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I have a web solution (in VS2010) with two sub-projects:

  1. Domain which holds the Model classes (mapped to database tables via Entity Framework) and Services which (besides other stuff) are responsible for CRUD operations

  2. WebUI which references the Domain project

For the first pages I've created I have used the Model classes from the Domain project directly as Model in my strongly typed Views because the classes were small and I wanted to display and modify all properties.

Now I have a page which should only work with a small part of all properties of the corresponding Domain Model. I retrieve those properties by using a projection of the query result in my Service class. But I need to project into a type - and here come my questions about the solutions I can think of:

  1. I introduce ViewModels which live in the WebUI project and expose IQueryables and the EF data context from the service to the WebUI project. Then I could directly project into those ViewModels.

  2. If I don't want to expose IQueryables and the EF data context I put the ViewModel classes in the Domain project, then I can return the ViewModels directly as result of the queries and projections from the Service classes.

  3. In addition to the ViewModels in the WebUI project I introduce Data transfer objects which move the data from the queries in the Service classes to the ViewModels.

Solution 1 and 2 look like the same amount of work and I am inclined to prefer solution 2 to keep all the database concerns in a separate project. But somehow it sounds wrong to have View-Models in the Domain project.

Solution 3 sounds like a lot more work since I have more classes to create and to care about the Model-DTO-ViewModel mapping. I also don't understand what would be the difference between the DTOs and the ViewModels. Aren't the ViewModels exactly the collection of the selected properties of my Model class which I want to display? Wouldn't they contain the same members as the DTOs? Why would I want to differentiate between ViewModels and DTO?

Which of these three solutions is preferable and what are the benefits and downsides? Are there other options?

Thank you for feedback in advance!

Edit (because I had perhaps a too long wall of text and have been asked for code)

Example: I have a Customer Entity ...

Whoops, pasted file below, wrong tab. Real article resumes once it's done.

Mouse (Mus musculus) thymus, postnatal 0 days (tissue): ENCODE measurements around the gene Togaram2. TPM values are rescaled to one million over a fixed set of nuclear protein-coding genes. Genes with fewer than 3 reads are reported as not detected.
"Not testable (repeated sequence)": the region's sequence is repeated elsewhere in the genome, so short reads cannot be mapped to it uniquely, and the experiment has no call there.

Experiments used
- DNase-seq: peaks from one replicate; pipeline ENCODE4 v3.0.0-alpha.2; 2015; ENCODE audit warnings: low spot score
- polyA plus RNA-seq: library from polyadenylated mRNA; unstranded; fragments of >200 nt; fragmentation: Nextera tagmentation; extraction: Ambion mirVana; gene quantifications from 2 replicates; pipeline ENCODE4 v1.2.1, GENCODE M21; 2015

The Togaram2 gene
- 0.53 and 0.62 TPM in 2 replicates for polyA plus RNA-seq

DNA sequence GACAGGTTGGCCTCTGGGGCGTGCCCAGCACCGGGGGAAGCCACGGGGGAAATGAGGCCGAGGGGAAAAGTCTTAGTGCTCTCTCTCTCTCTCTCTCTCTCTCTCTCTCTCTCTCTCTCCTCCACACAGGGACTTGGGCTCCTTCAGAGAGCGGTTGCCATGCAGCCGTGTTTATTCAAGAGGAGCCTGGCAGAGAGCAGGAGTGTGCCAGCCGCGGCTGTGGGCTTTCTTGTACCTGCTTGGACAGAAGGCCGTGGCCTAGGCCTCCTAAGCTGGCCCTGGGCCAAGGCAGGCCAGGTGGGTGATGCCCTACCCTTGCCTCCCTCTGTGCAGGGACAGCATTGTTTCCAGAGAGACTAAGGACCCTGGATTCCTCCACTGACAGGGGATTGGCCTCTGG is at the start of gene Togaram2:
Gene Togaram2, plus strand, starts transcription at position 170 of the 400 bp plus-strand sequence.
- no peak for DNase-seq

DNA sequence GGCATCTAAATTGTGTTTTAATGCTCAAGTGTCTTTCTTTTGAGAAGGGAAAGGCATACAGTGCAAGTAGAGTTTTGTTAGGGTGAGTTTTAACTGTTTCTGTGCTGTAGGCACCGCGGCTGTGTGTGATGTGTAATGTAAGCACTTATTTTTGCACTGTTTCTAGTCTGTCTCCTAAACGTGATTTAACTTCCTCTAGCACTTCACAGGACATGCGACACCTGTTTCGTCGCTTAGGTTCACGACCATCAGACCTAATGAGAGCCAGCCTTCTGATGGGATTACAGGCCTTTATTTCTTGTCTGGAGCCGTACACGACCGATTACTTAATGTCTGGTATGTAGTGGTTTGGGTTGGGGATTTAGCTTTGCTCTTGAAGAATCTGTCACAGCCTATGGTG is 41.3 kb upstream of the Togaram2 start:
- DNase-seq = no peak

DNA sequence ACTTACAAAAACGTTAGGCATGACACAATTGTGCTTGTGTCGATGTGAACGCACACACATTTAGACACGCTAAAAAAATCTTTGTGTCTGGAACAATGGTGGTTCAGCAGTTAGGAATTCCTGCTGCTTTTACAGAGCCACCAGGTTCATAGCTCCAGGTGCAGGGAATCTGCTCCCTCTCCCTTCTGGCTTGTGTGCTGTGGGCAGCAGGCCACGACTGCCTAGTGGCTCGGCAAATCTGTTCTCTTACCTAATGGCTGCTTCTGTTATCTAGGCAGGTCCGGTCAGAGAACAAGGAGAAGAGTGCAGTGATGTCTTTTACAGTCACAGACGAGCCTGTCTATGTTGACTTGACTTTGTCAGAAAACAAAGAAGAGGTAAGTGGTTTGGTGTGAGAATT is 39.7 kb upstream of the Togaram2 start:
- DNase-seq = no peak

public class Customer
{
    public int ID { get; set; }
    public string Name { get; set; }
    public City { get; set; }
    // ... and many more properties
}

... and want to create a View which only shows (and perhaps allows to edit) the Name of customers in a list. In a Service class I extract the data I need for the View via a projection:

public class CustomerService
{
    public List<SomeClass1> GetCustomerNameList()
    {
        using (var dbContext = new MyDbContext())
        {
            return dbContext.Customers
                .Select(c => new SomeClass1
                             {
                                 ID = c.ID,
                                 Name = c.Name
                             })
                .ToList();
        }
    }
}

Then there is a CustomerController with an action method. How should this look like?

Either this way (a) ...

public ActionResult Index()
{
    List<SomeClass1> list = _service.GetCustomerNameList();
    return View(list);
}

... or better this way (b):

public ActionResult Index()
{
    List<SomeClass1> list = _service.GetCustomerNameList();

    List<SomeClass2> newList = CreateNewList(list);

    return View(newList);
}

With respect to option 3 above I'd say: SomeClass1 (lives in Domain project) is a DTO and SomeClass2 (lives in WebUI project) is a ViewModel.

I am wondering if it ever makes sense to distinguish the two classes. Why wouldn't I always choose option (a) for the controller action (because it's easier)? Are there reasons to introduce the ViewModel (SomeClass2) in addition to the DTO (SomeClass1)?

share|improve this question
    
Can you post code? –  jfar May 13 '11 at 17:51
    
@jfar: Now there is an example with code. –  Slauma May 13 '11 at 18:33
    
I'm curious - how did your chosen approach work out for you?? –  qntmfred Jan 24 '12 at 18:55
1  
@qntmfred: I'm quite satisfied. I'm using now the approach in the accepted answer for GET requests (extension methods with projections from EF model directly into ViewModel, projection happens in DB, no DTO involved). For POST requests I map the ViewModel coming into the POST action into a DTO and then call service methods with that DTO. (I don't map directly into the EF model because there is sometimes business logic involved and I don't want to have that in the presentation layer and I can't use the ViewModel for the service because the service layer doesn't know the ViewModel classes.) –  Slauma Jan 25 '12 at 15:09
    
awesome. thanks for the update. –  qntmfred Jan 25 '12 at 15:20

3 Answers 3

up vote 6 down vote accepted

introduce ViewModels which live in the WebUI project and expose IQueryables and the EF data context from the service to the WebUI project. Then I could directly project into those ViewModels.

The trouble with this is you soon run into problems using EF trying to 'flatten' models. I encountered something similar when I had a CommentViewModel class that looked like this:

public class CommentViewModel
{
    public string Content { get; set; }
    public string DateCreated { get; set; }
}

The following EF4 query projection to the CommentViewModel wouldn't work as the couldn't translate the ToString() method into SQL:

var comments = from c in DbSet where c.PostId == postId 
               select new CommentViewModel() 
               { 
                   Content = c.Content,
                   DateCreated = c.DateCreated.ToShortTimeString() 
               };

Using something like Automapper is a good choice, especially if you have a lot of conversions to make. However, you can also create your own converters that basically convert your domain model to your view model. In my case I created my own extension methods to convert my Comment domain model to my CommentViewModel like this:

public static class ViewModelConverters
{
    public static CommentViewModel ToCommentViewModel(this Comment comment)
    {
        return new CommentViewModel() 
        { 
            Content = comment.Content,
            DateCreated = comment.DateCreated.ToShortDateString() 
        };
    }

    public static IEnumerable<CommentViewModel> ToCommentViewModelList(this IEnumerable<Comment> comments)